In addition to being an editor for weirderary, I am an editor for Saw Palm, an MFA student, and a graduate instructor. When I read for the lit mags, I’m trying to decide whether to accept or reject—fairly quickly, if possible. When I read my students’ and classmates’ work, I’m looking for suggestions for improvement. For this end, I’ve had to develop mental checklists, shortcuts that help me make snap judgments.
When I first read Wolf Doctors by Sara June Woods for pleasure, I enjoyed it. I felt the excitement I used to feel as a child and teen when I’d stumble upon a book that resonated with me, that I couldn’t put down. At the same time, I felt unsettled because I couldn’t articulate why I enjoyed it. The critical part of my brain badly wanted to know how to categorize the book. I had an urge to know which genre conventions to hold it against so I could critique it the way I often do lit mag submissions and workshop pieces. Was I facing poetry that had beautiful language, but maybe a few too many abstractions, or flash fiction with intriguing plot lines that could use more character development? Surely everyone would agree it was experimental, but was it experimental for a reason?
Recognizing this critical urge and my impulse to read through the lens of writing “rules” scared me. Is obtaining an MFA making me a more rigid reader, and as a result, making reading less enjoyable for me? I decided to push aside this critical focus and face the page with the same open mind I had prior to obtaining formal creative writing education. Why should I care if a piece of writing is considered fiction, poetry, experimental, hybrid, or something else? Isn’t how it makes me feel and what it makes me think what matters? Didn’t my friends and I start a lit mag almost entirely based on this idea of taking risks and pushing boundaries?
I reread Wolf Doctors, this time with an open mind, without any desire to categorize or critique. Instead, I desired to allow the writing to be what it was, and to allow myself to respond to it intuitively and emotionally rather than intellectually or according to any type of rules. The experience was awesome. This will surely sound like hyperbole, but reading and rereading this book made me both a happier and more laidback reader. It reminded me to focus on the spirit of a piece, rather than how closely the piece adheres to technical conventions.
Wolf Doctors is a very funny book. The first section opens with, “I am always having a party. When I am in the shower in the morning, shampoo party. This is how I live. Everything I do is a party. A funeral? That’s just a party with a new ghost.” This piece takes a turn toward sadness, but continues with the same playful tone, which is carried throughout much of the book. It often feels darkly comedic, as if the author wrote the book in a spirit of playfulness, cleverness, and humor, and that spirit shines through even when the author deals with depressing content.
There were several points in Wolf Doctors at which I laughed aloud. Sometimes it was hilarious imagery. For example, “I want to have dogs for arms. Dog-arms. I want to open my dual dog-mouths like fists and watch them eat Science Diet,” on page forty-three. Other times, it’s a play on expectations: “There are three times as many cats in this room as I would like for there to be. There are eight cats in this room, and I would like for there to be two and a bloody third of a cat, still a little bit alive,” on page sixteen. Other times, I would not be able to articulate what it was that made me laugh. I could just, again, sense that the author wrote with a sense of playfulness.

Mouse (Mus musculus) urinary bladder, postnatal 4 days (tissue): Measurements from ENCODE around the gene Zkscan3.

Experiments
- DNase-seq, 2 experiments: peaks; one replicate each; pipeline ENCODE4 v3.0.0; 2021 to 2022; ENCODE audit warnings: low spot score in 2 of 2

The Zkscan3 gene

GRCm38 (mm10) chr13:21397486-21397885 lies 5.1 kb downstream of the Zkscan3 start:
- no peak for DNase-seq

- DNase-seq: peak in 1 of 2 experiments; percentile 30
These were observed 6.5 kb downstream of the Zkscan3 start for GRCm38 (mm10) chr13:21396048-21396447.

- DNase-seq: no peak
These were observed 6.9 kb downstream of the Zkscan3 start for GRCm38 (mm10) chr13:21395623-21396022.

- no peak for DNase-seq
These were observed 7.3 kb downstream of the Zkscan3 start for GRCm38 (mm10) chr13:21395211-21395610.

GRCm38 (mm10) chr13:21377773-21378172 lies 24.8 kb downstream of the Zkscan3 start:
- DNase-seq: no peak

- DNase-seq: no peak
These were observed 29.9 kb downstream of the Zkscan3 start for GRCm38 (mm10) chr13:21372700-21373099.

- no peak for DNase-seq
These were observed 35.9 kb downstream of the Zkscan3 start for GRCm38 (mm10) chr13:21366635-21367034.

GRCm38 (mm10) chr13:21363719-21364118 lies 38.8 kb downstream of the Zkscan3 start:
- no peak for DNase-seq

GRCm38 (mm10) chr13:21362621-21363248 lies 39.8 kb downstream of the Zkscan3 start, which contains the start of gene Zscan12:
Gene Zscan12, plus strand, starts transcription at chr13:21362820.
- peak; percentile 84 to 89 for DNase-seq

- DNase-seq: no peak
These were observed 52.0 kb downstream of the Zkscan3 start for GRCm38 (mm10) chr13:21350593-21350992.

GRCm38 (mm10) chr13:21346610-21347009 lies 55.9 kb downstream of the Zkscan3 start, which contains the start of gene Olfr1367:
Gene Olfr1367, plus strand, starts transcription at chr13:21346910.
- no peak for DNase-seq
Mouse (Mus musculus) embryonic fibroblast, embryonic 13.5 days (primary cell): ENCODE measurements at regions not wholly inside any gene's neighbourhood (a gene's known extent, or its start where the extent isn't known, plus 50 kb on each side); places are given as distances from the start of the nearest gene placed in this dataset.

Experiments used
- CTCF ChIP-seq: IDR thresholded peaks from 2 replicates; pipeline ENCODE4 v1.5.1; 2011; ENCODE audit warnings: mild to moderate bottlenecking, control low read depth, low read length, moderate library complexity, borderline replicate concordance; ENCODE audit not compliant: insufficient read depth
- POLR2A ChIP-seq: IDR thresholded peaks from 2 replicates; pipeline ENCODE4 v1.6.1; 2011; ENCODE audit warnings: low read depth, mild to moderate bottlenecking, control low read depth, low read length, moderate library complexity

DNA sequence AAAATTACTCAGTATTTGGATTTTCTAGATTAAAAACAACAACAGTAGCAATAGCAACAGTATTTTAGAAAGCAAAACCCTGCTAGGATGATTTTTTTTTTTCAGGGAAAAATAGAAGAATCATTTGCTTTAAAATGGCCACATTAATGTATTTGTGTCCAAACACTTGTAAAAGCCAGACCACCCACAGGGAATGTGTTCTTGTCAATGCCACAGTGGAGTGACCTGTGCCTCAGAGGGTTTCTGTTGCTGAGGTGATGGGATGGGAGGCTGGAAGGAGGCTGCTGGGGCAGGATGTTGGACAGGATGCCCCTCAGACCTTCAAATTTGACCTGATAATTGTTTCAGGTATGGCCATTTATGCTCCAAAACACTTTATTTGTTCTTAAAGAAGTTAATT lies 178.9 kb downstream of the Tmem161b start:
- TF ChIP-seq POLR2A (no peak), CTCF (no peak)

But, this is weirderary, not funnyerary, so you’re probably wanting to know what else makes Wolf Doctors unusual. It immediately sets itself apart by its unique form. Instead of being organized by chapters, each section begins with a short “writing prompt” that relates thematically to the short pieces within that section. My favorite description is probably “writing prompt #2,” which reads, “This is a poem. This is me shooting you in the face from point blank range with a t-shirt gun. This is a poem.” The form feels clever and playful, as if it is both celebrating and lightly mocking writing prompts at the same time.
Another nice thing about Wolf Doctors is that the book cover is lovely to touch. It’s smooth in a way most book covers are not. When I publish my first book, I’m literally going to bring the publisher this book and say, “I want my book to feel like this.” I think on a subconscious level, the more enjoyable tactile experience of holding the book would make people want to hold it longer, and share it with more of their friends. I’m sure that sounds like a superficial thing to mention, but after you buy it (from Curbside Splendor for only $9.95) and have it in your hands, you’ll understand.
Jessica Thompson is a Chicagoan currently living in Florida. In addition to writing fiction and creative nonfiction, she edits weirderary and hosts the monthly live lit event, First Draft. Her work has appeared in theEEEL and revolver.